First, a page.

The retail sector has the potential to play a crucial role in boosting the country’s economy even more, but it must include smaller players to have that impact, according to National Retailers’ Forum chairperson Modipadi Moganedi.
She told a Retail Trade Colloquium webinar hosted by the National Union of Municipal Chambers of Commerce and Industry, and the Limpopo Chambers of Commerce and Industry earlier this month, that for this to happen, these businesses needed to transform.
“Retailers must not operate using old retail strategies. For example, if we compare our township and rural retailers with chain stores, there are noticeable differences. Larger chain stores have someone who is responsible for bulk purchasing, marketing, sales, human resources and other departments,” she said.
“In our case… you find that a retail shop owner is (doing) all of these roles on their own. Retailers should equip themselves with basic retail management skills so that they can be empowered to grow their retail stores.”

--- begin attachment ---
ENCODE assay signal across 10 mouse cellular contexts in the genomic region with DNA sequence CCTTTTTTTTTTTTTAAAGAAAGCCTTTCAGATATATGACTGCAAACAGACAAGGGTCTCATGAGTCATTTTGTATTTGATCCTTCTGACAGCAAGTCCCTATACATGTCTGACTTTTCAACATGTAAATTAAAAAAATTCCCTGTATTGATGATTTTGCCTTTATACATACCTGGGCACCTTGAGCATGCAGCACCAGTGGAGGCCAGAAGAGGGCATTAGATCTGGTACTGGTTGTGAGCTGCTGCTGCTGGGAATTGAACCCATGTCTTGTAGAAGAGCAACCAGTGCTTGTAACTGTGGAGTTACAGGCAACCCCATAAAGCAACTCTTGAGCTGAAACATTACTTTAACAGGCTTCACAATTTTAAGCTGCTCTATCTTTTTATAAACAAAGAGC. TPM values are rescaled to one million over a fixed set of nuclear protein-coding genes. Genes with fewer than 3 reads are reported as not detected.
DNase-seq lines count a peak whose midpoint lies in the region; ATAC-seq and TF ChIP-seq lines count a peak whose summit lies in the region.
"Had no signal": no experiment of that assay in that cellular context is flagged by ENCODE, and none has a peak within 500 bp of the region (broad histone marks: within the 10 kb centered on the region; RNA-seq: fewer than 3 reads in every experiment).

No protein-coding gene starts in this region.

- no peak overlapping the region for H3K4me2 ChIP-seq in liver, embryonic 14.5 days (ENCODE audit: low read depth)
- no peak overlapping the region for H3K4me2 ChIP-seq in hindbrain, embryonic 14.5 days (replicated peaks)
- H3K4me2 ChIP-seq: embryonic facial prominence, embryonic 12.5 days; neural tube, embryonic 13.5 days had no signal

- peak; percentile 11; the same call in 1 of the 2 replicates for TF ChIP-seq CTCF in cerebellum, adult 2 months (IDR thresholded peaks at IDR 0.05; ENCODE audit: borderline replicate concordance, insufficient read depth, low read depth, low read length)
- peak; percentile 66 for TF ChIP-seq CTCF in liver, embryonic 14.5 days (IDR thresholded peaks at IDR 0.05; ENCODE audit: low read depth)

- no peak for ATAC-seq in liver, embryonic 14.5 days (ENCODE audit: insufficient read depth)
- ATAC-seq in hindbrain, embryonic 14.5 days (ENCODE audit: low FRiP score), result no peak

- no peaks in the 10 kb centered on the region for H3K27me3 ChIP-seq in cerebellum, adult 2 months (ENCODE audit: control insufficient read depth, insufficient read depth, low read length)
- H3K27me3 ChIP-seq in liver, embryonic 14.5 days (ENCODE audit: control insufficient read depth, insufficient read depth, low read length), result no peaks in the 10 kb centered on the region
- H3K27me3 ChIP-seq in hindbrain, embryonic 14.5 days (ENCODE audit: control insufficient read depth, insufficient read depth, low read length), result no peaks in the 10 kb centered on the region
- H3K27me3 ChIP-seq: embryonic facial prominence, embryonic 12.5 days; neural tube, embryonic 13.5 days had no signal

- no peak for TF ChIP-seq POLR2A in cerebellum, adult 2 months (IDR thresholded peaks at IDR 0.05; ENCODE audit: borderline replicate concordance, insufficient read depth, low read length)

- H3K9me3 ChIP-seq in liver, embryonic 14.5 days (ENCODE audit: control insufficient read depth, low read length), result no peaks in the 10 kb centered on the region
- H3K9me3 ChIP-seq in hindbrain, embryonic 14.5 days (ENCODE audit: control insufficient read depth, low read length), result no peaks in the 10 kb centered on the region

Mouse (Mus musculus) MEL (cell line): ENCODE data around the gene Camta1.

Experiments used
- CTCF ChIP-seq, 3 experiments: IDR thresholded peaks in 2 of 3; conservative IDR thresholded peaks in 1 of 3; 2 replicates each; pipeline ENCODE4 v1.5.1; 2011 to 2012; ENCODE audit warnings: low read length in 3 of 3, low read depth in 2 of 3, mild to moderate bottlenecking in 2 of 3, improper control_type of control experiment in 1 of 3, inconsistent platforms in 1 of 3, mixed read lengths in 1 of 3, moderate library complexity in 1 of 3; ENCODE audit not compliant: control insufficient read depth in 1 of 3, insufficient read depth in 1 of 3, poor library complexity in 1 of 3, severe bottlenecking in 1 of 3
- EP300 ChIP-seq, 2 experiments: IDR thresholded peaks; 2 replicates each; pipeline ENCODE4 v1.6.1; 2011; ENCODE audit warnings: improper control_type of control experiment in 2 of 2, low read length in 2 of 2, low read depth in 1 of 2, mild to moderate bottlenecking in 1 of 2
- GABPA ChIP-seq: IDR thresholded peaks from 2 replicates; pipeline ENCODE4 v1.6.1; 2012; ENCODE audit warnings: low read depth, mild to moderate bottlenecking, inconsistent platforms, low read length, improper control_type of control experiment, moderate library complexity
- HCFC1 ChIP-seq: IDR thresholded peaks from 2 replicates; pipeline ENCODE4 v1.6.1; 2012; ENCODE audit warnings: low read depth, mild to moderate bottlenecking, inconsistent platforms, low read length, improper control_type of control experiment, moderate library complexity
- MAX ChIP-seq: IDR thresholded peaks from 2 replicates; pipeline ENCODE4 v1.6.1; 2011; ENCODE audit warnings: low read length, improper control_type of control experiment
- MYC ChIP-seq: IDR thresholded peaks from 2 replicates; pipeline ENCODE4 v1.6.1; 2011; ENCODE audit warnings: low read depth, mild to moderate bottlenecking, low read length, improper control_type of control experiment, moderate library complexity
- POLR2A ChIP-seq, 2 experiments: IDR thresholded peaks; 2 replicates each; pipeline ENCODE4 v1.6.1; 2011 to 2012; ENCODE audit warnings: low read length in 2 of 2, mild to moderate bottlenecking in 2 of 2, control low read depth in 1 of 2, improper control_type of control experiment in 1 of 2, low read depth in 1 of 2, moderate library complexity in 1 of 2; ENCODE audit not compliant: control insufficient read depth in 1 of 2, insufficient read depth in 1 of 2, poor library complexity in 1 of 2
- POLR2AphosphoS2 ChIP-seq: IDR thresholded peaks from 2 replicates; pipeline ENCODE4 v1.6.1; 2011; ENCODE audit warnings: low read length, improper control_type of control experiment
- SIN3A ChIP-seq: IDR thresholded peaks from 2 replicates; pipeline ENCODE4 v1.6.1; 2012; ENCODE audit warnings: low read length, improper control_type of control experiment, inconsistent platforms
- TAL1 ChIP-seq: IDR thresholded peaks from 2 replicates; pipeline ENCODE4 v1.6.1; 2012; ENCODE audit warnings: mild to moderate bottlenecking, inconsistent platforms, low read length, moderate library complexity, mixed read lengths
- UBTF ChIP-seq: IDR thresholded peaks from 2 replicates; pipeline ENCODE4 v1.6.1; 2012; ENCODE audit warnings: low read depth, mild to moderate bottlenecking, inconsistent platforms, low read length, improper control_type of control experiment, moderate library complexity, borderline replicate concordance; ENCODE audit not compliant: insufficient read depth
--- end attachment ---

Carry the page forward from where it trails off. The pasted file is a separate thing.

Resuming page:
The seminar discussed how to include spaza shops, shebeens and hawkers in the retail supply chain and improve local ownership, productivity and profitability.
Moganedi stressed the importance of township and rural retail shops banding together to create greater buying and negotiating power. “If we buy together, we will be able to bargain for cheaper prices and the suppliers will be able to respect us. This will also help us have more bargaining power when we go buy stock and negotiate finances with banks, amongst other needs.
“This will also help retailers to get involved in the value chain. We can get involved in the manufacturing, distribution and wholesaling of our own products,” she said.
She told the seminar that retailers needed to be tax compliant as they would benefit from government incentives.
“When they talk about the supply of goods to government institutions, retailers are not aware that this opportunity was designed specifically for them,” she said.
“It is painful to realise that most of our member retailers did not even know that they can get assistance from institutions like the Small Enterprise Development Agency and the Small Enterprise Finance Agency.”
She reminded the seminar that legislation would not change, and it would remain difficult for these businesses to enter the formal retail market, if they did not speak up and explain what assistance they needed to get a foot in the door.